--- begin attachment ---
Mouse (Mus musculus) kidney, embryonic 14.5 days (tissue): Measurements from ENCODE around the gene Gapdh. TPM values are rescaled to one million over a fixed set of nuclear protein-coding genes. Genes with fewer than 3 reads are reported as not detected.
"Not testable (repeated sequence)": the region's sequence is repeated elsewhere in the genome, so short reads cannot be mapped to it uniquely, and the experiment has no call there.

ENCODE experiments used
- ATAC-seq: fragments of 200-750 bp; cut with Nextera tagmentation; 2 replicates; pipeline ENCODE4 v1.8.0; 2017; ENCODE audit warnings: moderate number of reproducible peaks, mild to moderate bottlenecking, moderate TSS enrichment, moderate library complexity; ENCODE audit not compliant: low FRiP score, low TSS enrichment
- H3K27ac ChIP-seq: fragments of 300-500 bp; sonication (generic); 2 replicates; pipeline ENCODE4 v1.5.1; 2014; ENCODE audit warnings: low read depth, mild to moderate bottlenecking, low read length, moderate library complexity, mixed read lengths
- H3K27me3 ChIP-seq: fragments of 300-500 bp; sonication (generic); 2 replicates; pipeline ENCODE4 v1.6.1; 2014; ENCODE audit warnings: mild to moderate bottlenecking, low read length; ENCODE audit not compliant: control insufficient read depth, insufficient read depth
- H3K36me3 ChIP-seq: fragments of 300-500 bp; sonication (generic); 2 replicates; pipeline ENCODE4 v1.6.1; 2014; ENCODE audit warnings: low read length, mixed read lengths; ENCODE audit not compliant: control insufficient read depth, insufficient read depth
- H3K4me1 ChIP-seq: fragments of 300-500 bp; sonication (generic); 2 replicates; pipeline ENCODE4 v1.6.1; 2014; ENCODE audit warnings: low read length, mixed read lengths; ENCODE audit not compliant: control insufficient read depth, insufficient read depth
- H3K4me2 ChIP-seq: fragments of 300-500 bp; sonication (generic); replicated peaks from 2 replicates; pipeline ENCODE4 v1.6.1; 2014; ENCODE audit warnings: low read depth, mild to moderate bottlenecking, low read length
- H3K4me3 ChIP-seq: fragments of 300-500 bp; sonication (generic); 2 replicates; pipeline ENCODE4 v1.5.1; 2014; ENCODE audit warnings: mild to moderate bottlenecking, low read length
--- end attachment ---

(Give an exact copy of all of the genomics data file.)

Mouse (Mus musculus) kidney, embryonic 14.5 days (tissue): Measurements from ENCODE around the gene Gapdh. TPM values are rescaled to one million over a fixed set of nuclear protein-coding genes. Genes with fewer than 3 reads are reported as not detected.
"Not testable (repeated sequence)": the region's sequence is repeated elsewhere in the genome, so short reads cannot be mapped to it uniquely, and the experiment has no call there.

ENCODE experiments used
- ATAC-seq: fragments of 200-750 bp; cut with Nextera tagmentation; 2 replicates; pipeline ENCODE4 v1.8.0; 2017; ENCODE audit warnings: moderate number of reproducible peaks, mild to moderate bottlenecking, moderate TSS enrichment, moderate library complexity; ENCODE audit not compliant: low FRiP score, low TSS enrichment
- H3K27ac ChIP-seq: fragments of 300-500 bp; sonication (generic); 2 replicates; pipeline ENCODE4 v1.5.1; 2014; ENCODE audit warnings: low read depth, mild to moderate bottlenecking, low read length, moderate library complexity, mixed read lengths
- H3K27me3 ChIP-seq: fragments of 300-500 bp; sonication (generic); 2 replicates; pipeline ENCODE4 v1.6.1; 2014; ENCODE audit warnings: mild to moderate bottlenecking, low read length; ENCODE audit not compliant: control insufficient read depth, insufficient read depth
- H3K36me3 ChIP-seq: fragments of 300-500 bp; sonication (generic); 2 replicates; pipeline ENCODE4 v1.6.1; 2014; ENCODE audit warnings: low read length, mixed read lengths; ENCODE audit not compliant: control insufficient read depth, insufficient read depth
- H3K4me1 ChIP-seq: fragments of 300-500 bp; sonication (generic); 2 replicates; pipeline ENCODE4 v1.6.1; 2014; ENCODE audit warnings: low read length, mixed read lengths; ENCODE audit not compliant: control insufficient read depth, insufficient read depth
- H3K4me2 ChIP-seq: fragments of 300-500 bp; sonication (generic); replicated peaks from 2 replicates; pipeline ENCODE4 v1.6.1; 2014; ENCODE audit warnings: low read depth, mild to moderate bottlenecking, low read length
- H3K4me3 ChIP-seq: fragments of 300-500 bp; sonication (generic); 2 replicates; pipeline ENCODE4 v1.5.1; 2014; ENCODE audit warnings: mild to moderate bottlenecking, low read length